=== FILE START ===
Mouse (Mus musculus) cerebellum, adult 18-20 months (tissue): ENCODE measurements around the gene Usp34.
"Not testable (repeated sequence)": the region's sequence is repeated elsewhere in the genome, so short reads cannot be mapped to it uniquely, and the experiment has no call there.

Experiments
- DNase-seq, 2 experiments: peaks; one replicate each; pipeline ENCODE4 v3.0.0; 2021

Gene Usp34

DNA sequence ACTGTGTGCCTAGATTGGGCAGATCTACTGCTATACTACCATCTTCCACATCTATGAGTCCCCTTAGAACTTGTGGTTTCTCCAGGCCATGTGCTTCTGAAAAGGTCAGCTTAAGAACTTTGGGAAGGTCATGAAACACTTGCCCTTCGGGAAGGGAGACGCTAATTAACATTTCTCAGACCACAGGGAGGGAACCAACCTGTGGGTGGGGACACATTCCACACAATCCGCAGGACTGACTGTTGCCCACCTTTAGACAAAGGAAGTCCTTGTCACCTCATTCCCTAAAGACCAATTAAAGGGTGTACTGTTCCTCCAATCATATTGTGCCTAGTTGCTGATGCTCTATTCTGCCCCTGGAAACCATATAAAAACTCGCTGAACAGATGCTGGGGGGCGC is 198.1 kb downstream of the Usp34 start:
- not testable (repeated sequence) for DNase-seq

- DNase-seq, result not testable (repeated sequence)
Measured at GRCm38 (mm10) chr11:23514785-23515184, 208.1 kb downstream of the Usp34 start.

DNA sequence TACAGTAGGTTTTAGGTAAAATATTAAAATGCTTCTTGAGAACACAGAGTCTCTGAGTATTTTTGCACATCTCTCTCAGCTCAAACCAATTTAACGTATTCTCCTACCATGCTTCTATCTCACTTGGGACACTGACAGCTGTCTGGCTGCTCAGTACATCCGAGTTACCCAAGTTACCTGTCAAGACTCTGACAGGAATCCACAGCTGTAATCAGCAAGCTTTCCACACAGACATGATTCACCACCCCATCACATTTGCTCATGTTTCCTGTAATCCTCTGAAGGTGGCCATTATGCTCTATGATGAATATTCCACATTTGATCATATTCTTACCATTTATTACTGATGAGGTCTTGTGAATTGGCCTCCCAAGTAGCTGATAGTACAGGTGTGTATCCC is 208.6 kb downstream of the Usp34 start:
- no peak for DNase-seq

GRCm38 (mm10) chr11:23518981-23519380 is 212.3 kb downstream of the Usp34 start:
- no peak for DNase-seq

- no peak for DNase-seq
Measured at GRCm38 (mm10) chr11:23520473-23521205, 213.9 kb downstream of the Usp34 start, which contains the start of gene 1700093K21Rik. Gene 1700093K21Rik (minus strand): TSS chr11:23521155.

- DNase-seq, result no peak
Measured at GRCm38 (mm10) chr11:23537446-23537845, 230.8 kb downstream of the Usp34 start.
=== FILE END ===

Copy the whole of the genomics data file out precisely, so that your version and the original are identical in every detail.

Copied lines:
Mouse (Mus musculus) cerebellum, adult 18-20 months (tissue): ENCODE measurements around the gene Usp34.
"Not testable (repeated sequence)": the region's sequence is repeated elsewhere in the genome, so short reads cannot be mapped to it uniquely, and the experiment has no call there.

Experiments
- DNase-seq, 2 experiments: peaks; one replicate each; pipeline ENCODE4 v3.0.0; 2021

Gene Usp34

DNA sequence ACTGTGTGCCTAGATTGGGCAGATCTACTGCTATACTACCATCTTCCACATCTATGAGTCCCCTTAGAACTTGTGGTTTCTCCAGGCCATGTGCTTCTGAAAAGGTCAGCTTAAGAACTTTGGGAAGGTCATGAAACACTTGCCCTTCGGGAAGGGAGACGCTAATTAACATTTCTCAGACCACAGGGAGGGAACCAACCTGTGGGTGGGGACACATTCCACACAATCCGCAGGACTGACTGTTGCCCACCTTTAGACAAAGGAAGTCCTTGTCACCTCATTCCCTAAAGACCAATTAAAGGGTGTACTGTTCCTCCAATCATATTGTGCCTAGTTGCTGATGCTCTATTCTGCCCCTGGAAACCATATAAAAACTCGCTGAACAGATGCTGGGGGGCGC is 198.1 kb downstream of the Usp34 start:
- not testable (repeated sequence) for DNase-seq

- DNase-seq, result not testable (repeated sequence)
Measured at GRCm38 (mm10) chr11:23514785-23515184, 208.1 kb downstream of the Usp34 start.

DNA sequence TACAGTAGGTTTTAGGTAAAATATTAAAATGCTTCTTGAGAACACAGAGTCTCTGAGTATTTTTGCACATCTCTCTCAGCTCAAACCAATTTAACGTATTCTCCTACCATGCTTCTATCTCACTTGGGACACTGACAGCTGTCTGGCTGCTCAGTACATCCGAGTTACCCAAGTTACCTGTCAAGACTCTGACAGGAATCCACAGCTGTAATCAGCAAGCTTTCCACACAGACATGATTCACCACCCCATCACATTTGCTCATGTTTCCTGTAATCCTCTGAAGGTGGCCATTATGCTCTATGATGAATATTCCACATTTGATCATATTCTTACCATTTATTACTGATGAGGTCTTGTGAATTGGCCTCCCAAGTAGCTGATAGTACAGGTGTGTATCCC is 208.6 kb downstream of the Usp34 start:
- no peak for DNase-seq

GRCm38 (mm10) chr11:23518981-23519380 is 212.3 kb downstream of the Usp34 start:
- no peak for DNase-seq

- no peak for DNase-seq
Measured at GRCm38 (mm10) chr11:23520473-23521205, 213.9 kb downstream of the Usp34 start, which contains the start of gene 1700093K21Rik. Gene 1700093K21Rik (minus strand): TSS chr11:23521155.

- DNase-seq, result no peak
Measured at GRCm38 (mm10) chr11:23537446-23537845, 230.8 kb downstream of the Usp34 start.